Tiger, Turkey and the silliest season
By John Strege
The absurdity of the part of the golf calendar inaptly described as the off-season and aptly called the silly season reached its nadir last week when Tiger Woods was in Istanbul, standing on a bridge linking Asia to Europe and attempting to hit tee shots from one continent to the next.
"Unfortunately," the predictably acerbic Steve Elkington wrote on Twitter, "[he] snap hooks into Africa."
Woods' tee shots travel far and wide these days. So does Tiger, the same man who nearly nine years ago bemoaned the length of the golf season. "I've always thought the season was too long," he said at the WGC-Accenture Match Play Championship in 2005. "End it on Labor Day."
The PGA Tour virtually has complied; the 2013 tour season ended on Sept. 22. So, how has Woods been unwinding from the long, grueling season? In the last two weeks alone, he has been in China, Singapore, Macau and now Turkey, playing in the Turkish Airlines Open, which he described as "one of the biggest events on the European circuit."
Hyperbole on behalf of a sponsor is not cheap. Woods received an appearance fee reportedly in excess of $2.5 million to play in Turkey. He had the decency, at least, to contend, by virtue of a second round in which he birdied nine of the 18 holes and shot 63. Woods was unable to mount a Sunday challenge, however, and eventually tied for third, two strokes behind winner Victor Dubuisson, a 23-year-old Frenchman who won for the first time.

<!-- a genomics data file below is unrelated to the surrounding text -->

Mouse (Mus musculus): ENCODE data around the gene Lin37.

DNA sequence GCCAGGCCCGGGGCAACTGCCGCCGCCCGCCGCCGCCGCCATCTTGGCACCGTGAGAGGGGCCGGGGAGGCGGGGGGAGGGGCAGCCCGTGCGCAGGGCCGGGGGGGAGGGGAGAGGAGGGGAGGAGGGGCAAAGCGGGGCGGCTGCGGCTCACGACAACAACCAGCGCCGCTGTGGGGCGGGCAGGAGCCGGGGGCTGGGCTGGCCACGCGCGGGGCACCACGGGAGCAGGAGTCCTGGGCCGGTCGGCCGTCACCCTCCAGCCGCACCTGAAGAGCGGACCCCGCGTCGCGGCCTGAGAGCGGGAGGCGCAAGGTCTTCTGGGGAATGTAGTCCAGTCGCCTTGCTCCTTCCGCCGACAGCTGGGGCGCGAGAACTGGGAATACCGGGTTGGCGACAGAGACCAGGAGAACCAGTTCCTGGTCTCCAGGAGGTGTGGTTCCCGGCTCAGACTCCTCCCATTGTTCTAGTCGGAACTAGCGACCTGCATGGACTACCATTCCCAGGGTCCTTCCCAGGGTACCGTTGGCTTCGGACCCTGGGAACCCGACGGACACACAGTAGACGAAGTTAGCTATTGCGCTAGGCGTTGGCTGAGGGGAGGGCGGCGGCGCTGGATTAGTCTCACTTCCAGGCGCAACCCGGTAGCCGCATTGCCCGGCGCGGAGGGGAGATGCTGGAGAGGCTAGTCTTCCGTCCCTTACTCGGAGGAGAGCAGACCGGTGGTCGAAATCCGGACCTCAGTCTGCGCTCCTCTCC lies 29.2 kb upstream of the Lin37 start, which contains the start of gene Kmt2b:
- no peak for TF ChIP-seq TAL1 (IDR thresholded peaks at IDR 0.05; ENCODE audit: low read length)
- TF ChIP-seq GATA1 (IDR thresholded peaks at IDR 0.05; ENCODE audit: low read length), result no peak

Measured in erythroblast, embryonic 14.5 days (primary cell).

Money, in Woods' orbit, grows on tees. In addition to the Turkish payoff, he also reportedly received $1.5 million for an exhibition with Rory McIlroy in China. He then chose to forgo the WGC-HSBC Champions a few days later, also in China, with a guaranteed pay day (no cut), but no guarantee that would it would amount to seven figures.
It did not pass without notice. Why, he was asked in Turkey early last week, did he play an exhibition with McIlroy, then skip a WGC event in the same country?
"Independent contractor," Woods said.
So the golf season, Woods' prior protestations notwithstanding, does not adhere to a calendar. The Turkish Airlines Open was played in 2013, according to the European Tour schedule, yet the WGC-HSBC Champions, along with the McGladrey Classic in Sea Island, Ga., are part of the 2014 PGA Tour season that already is five weeks old.
The melding, or muddling, of past and present allows the independent contractor, after consultation with his accountant, to proclaim the inaugural Turkish Airlines Open "one of the biggest events on the European circuit."
If there had been any ambiguity about why it's called the silly season, this ought to clear it up.